Sources reported on Nov. 20 that federal drug agents used potentially illegal wiretaps to take individuals from across the nation, including Kentucky, into custody. Authorities in Riverside, California, took more than 300 people into custody by using wiretaps. According to investigations by USA TODAY and other news-related sources, more than 700 wiretaps that were believed to violate federal law were used.
It is against federal law for the government to seek approval from the courts to wiretap an individual unless the request was authorized personally by a top prosecutor. This federal restriction has been on the books since the 1960s after the FBI wiretapped civil rights leaders. The records indicated that the district attorney allowed low-level attorneys to approve wiretap requests. If this is the case, this practice would violate federal law. The only time a lower-level official was allowed to sign off on a wiretap request was if the DA had authorized that person to take over their duties while they were out of office.
If the district attorney did indeed delegate the wiretap requests to lower-level staff, there may be a legal problem. Evidence from a drug case that was obtained by wiretap was actually thrown out by the U.S. Supreme Court in 1974. Riverside's district attorney's office stated that the wiretaps in question would be defended if they are challenged.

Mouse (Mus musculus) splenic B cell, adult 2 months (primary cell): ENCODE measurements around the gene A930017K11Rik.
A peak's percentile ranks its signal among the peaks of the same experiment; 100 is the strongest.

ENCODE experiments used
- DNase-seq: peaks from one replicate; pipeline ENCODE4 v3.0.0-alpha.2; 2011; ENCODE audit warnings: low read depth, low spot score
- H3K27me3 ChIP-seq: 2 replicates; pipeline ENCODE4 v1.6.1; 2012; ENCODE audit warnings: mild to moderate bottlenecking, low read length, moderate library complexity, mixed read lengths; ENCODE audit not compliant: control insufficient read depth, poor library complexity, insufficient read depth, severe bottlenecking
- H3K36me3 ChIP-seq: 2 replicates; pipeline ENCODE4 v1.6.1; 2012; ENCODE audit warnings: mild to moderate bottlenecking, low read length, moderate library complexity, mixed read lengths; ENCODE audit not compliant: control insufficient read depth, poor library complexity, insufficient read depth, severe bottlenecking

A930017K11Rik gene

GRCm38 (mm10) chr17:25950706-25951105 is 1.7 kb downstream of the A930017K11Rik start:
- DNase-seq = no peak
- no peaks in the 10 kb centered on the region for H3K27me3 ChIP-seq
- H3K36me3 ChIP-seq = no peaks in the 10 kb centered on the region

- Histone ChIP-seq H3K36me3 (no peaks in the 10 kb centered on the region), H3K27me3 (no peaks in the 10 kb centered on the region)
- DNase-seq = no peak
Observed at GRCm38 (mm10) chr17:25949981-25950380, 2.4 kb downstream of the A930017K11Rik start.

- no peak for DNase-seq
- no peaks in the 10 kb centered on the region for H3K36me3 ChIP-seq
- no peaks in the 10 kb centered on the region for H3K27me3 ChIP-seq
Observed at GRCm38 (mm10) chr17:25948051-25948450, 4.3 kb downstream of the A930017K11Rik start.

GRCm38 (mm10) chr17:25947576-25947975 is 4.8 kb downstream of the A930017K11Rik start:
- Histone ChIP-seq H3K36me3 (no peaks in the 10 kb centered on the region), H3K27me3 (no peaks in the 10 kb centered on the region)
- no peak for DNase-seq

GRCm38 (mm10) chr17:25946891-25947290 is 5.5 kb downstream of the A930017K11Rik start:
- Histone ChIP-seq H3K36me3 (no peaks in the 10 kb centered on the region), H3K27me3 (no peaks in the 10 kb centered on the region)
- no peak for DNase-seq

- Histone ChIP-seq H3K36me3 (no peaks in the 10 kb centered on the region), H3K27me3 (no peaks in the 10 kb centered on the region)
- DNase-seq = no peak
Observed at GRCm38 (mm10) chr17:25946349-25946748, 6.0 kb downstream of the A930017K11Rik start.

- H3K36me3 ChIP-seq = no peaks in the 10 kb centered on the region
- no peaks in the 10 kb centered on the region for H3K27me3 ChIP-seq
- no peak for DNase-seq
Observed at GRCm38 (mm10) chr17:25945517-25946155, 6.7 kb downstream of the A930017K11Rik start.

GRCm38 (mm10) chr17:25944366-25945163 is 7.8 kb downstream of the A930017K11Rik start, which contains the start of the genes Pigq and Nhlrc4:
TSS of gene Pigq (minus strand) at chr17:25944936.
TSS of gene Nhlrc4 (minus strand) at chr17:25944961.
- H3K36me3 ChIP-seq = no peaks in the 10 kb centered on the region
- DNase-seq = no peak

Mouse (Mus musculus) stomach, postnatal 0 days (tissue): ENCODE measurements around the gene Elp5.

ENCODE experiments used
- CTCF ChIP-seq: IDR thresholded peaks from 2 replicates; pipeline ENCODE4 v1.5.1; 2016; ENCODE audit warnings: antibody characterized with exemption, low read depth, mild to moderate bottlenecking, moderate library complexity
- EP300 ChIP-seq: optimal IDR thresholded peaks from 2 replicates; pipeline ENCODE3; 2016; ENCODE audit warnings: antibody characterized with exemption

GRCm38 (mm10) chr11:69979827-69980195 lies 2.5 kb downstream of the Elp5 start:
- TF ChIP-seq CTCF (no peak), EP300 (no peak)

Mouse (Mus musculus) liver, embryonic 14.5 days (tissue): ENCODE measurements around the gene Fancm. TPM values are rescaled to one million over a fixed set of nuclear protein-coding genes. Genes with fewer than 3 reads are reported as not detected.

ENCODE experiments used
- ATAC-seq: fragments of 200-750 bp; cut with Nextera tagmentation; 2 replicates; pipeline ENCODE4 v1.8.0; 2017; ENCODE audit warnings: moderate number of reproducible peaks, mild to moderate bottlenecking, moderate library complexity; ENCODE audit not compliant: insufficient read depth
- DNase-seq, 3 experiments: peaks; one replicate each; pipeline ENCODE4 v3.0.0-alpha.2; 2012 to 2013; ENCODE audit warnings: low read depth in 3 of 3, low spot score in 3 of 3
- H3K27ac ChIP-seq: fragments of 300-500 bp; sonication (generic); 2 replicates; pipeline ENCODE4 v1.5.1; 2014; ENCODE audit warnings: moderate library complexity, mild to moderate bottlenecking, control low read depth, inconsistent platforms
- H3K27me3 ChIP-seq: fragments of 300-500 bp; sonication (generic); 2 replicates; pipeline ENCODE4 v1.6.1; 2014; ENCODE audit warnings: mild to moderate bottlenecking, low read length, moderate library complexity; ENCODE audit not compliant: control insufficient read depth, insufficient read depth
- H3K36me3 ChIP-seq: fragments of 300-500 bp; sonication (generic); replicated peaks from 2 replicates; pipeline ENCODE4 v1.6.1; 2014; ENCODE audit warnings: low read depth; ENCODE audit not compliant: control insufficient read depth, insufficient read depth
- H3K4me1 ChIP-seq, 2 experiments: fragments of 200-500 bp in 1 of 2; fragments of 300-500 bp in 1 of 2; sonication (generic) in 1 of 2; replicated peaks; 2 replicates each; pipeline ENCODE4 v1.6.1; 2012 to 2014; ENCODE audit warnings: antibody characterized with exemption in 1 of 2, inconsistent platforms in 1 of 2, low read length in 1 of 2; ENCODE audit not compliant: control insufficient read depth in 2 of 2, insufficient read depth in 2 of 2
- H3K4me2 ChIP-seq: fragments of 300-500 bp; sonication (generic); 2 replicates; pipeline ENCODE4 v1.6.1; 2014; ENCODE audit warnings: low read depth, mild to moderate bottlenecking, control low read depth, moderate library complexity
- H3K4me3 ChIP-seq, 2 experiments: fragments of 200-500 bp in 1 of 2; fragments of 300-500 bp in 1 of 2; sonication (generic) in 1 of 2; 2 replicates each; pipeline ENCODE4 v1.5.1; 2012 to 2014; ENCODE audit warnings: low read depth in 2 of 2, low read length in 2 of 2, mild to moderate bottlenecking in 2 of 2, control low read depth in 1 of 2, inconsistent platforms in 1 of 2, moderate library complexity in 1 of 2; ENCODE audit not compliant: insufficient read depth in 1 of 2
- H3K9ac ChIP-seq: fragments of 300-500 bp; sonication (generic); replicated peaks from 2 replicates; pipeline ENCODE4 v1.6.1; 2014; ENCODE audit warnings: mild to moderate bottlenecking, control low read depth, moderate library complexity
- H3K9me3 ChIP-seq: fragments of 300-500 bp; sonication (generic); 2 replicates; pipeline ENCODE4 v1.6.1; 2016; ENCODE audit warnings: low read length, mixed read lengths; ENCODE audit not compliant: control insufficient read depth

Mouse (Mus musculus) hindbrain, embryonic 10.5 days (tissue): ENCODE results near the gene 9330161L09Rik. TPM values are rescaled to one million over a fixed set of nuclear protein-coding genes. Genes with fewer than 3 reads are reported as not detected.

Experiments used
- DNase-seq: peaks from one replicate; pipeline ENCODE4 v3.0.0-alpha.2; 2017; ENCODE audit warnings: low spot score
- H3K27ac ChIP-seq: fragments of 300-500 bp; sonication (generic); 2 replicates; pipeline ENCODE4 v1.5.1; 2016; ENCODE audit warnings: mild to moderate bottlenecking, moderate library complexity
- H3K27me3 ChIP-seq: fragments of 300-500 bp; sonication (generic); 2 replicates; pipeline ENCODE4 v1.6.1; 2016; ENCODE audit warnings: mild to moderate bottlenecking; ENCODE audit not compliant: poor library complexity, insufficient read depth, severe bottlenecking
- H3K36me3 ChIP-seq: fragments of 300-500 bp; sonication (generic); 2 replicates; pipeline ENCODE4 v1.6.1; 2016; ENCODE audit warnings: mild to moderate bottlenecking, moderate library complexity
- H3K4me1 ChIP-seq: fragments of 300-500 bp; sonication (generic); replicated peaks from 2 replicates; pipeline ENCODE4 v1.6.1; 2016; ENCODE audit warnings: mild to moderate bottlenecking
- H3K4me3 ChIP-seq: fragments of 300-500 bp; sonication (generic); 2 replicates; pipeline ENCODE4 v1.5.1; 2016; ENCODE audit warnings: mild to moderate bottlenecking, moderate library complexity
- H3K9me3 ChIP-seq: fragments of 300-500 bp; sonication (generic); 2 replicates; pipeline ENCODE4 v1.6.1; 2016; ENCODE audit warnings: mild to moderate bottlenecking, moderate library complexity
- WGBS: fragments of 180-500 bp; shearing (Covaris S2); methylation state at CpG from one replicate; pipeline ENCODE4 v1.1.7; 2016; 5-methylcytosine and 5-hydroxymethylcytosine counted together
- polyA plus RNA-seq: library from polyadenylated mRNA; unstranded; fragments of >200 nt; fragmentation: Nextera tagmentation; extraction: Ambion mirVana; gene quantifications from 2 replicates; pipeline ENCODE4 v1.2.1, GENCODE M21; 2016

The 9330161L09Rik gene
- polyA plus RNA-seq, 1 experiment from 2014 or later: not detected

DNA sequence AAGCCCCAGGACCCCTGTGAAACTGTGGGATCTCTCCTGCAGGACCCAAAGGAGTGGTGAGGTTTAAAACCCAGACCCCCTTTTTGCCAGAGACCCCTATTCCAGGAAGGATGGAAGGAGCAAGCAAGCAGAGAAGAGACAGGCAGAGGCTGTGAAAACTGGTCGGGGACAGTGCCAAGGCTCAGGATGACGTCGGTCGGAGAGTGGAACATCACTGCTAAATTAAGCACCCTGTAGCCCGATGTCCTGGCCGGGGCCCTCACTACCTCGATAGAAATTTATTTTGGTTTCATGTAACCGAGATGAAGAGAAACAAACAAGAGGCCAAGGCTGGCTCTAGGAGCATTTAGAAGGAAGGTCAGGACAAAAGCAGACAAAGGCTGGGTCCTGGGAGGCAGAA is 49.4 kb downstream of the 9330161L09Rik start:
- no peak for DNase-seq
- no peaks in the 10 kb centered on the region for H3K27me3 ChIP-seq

If a person was charged with drug possession or another crime after being wiretapped, an attorney may potentially defend them against the accusations by challenging the evidence. If it can be proven that the district attorney or the official acting as the district attorney did not approve the wiretap, any evidence that was gathered by wiretap may be challenged. If the evidence is thrown out, the prosecution may not have a case against the person, causing the case be dropped.